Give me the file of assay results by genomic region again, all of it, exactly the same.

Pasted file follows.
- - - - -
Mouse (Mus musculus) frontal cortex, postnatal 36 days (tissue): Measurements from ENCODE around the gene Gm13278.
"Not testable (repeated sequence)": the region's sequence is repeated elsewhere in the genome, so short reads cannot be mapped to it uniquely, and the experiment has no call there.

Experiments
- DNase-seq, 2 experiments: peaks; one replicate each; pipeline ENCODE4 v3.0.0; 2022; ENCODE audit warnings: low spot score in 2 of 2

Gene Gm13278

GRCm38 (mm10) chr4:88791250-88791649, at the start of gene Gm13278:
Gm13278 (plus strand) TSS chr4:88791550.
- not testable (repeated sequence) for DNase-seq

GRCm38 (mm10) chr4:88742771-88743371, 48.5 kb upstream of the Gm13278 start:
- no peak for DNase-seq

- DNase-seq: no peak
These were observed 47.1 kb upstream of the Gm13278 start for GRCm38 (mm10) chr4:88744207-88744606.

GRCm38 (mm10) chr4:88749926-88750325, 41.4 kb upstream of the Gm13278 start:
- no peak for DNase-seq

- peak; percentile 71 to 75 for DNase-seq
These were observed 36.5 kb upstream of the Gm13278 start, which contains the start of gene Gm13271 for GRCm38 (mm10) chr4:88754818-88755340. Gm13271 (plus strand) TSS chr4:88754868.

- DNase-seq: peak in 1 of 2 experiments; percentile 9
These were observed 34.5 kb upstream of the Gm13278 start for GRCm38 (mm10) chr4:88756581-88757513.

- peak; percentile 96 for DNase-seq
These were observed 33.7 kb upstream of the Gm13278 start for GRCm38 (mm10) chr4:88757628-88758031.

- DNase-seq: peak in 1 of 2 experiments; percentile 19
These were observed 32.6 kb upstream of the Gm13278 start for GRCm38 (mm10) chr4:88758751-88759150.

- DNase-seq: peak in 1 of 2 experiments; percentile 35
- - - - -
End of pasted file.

Mouse (Mus musculus) frontal cortex, postnatal 36 days (tissue): Measurements from ENCODE around the gene Gm13278.
"Not testable (repeated sequence)": the region's sequence is repeated elsewhere in the genome, so short reads cannot be mapped to it uniquely, and the experiment has no call there.

Experiments
- DNase-seq, 2 experiments: peaks; one replicate each; pipeline ENCODE4 v3.0.0; 2022; ENCODE audit warnings: low spot score in 2 of 2

Gene Gm13278

GRCm38 (mm10) chr4:88791250-88791649, at the start of gene Gm13278:
Gm13278 (plus strand) TSS chr4:88791550.
- not testable (repeated sequence) for DNase-seq

GRCm38 (mm10) chr4:88742771-88743371, 48.5 kb upstream of the Gm13278 start:
- no peak for DNase-seq

- DNase-seq: no peak
These were observed 47.1 kb upstream of the Gm13278 start for GRCm38 (mm10) chr4:88744207-88744606.

GRCm38 (mm10) chr4:88749926-88750325, 41.4 kb upstream of the Gm13278 start:
- no peak for DNase-seq

- peak; percentile 71 to 75 for DNase-seq
These were observed 36.5 kb upstream of the Gm13278 start, which contains the start of gene Gm13271 for GRCm38 (mm10) chr4:88754818-88755340. Gm13271 (plus strand) TSS chr4:88754868.

- DNase-seq: peak in 1 of 2 experiments; percentile 9
These were observed 34.5 kb upstream of the Gm13278 start for GRCm38 (mm10) chr4:88756581-88757513.

- peak; percentile 96 for DNase-seq
These were observed 33.7 kb upstream of the Gm13278 start for GRCm38 (mm10) chr4:88757628-88758031.

- DNase-seq: peak in 1 of 2 experiments; percentile 19
These were observed 32.6 kb upstream of the Gm13278 start for GRCm38 (mm10) chr4:88758751-88759150.

- DNase-seq: peak in 1 of 2 experiments; percentile 35